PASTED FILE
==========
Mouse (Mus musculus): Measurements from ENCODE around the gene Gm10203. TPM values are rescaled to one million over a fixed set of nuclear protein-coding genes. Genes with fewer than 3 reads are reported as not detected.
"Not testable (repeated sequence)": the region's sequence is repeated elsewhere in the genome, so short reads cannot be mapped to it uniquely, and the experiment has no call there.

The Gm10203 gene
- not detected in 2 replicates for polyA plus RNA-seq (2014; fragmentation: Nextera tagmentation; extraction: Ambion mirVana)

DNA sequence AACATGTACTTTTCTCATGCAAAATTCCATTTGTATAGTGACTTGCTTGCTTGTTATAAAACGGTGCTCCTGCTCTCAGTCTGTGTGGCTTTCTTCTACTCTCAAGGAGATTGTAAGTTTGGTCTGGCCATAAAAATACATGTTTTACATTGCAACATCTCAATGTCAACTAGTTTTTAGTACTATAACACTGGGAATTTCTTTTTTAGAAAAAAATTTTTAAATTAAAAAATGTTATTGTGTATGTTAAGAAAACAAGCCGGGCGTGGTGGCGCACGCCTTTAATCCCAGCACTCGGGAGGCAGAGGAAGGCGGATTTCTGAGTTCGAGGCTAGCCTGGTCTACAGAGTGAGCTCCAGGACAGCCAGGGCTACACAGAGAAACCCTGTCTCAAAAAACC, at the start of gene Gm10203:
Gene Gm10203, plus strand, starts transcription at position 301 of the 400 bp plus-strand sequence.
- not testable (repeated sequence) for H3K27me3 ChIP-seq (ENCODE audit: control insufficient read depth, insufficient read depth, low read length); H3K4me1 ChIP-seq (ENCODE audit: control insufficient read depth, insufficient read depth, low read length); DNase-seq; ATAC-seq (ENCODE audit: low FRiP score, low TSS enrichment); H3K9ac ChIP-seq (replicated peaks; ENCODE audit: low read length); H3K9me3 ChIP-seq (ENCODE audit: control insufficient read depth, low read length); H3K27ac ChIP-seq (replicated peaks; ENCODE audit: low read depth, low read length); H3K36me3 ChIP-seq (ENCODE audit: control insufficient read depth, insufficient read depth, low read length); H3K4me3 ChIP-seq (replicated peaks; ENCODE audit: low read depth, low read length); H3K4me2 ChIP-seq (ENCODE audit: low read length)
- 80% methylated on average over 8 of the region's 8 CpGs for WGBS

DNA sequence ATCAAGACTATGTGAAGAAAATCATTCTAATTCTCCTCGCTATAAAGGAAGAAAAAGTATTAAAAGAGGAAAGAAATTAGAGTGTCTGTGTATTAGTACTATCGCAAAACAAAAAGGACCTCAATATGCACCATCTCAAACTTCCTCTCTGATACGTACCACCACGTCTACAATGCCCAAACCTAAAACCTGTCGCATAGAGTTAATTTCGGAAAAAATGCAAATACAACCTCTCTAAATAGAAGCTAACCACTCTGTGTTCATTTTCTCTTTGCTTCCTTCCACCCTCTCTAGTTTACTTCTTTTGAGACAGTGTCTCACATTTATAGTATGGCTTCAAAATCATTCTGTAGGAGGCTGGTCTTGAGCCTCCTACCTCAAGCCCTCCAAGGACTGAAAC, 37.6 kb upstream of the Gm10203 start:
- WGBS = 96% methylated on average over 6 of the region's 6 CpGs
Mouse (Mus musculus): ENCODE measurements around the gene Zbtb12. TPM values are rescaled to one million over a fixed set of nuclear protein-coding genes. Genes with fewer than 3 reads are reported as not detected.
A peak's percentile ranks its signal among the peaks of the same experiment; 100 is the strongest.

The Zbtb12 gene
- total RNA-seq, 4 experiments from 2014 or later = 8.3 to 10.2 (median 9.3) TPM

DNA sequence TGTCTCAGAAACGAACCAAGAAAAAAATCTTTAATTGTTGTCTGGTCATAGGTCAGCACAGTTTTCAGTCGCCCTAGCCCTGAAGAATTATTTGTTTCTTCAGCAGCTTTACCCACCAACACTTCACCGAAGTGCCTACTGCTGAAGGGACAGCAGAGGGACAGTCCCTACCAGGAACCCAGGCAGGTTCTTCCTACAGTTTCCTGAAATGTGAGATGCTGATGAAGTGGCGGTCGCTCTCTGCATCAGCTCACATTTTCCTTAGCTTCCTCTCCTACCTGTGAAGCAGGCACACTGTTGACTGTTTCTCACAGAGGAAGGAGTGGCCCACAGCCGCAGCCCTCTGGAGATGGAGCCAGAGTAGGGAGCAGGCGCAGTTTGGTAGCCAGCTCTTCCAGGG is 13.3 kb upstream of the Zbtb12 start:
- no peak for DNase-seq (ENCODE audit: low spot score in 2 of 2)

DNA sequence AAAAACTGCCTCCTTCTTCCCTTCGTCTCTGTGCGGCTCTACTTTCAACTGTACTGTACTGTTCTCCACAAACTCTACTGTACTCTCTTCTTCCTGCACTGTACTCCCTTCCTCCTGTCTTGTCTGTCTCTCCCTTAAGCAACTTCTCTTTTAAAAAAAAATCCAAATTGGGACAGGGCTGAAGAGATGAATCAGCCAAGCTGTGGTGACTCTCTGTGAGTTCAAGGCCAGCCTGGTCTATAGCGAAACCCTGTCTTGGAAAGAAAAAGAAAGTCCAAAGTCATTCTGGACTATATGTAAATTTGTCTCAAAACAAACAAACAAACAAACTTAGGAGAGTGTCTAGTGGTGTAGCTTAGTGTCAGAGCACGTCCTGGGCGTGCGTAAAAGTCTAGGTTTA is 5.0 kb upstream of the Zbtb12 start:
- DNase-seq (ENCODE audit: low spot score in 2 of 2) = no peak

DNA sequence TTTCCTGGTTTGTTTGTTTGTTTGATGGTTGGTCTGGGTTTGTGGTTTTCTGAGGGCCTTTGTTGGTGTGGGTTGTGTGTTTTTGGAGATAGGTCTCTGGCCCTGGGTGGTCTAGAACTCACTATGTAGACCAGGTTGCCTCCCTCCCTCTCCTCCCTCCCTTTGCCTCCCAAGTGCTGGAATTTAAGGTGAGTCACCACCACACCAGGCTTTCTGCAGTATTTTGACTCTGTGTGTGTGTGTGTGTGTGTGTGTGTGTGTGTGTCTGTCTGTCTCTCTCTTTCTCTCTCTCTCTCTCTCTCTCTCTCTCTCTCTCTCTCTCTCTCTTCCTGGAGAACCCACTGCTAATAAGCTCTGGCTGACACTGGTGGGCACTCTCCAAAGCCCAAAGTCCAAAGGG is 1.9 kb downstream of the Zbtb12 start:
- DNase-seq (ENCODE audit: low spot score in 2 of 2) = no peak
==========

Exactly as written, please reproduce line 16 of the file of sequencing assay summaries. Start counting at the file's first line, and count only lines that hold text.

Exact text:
- no peak for DNase-seq (ENCODE audit: low spot score in 2 of 2)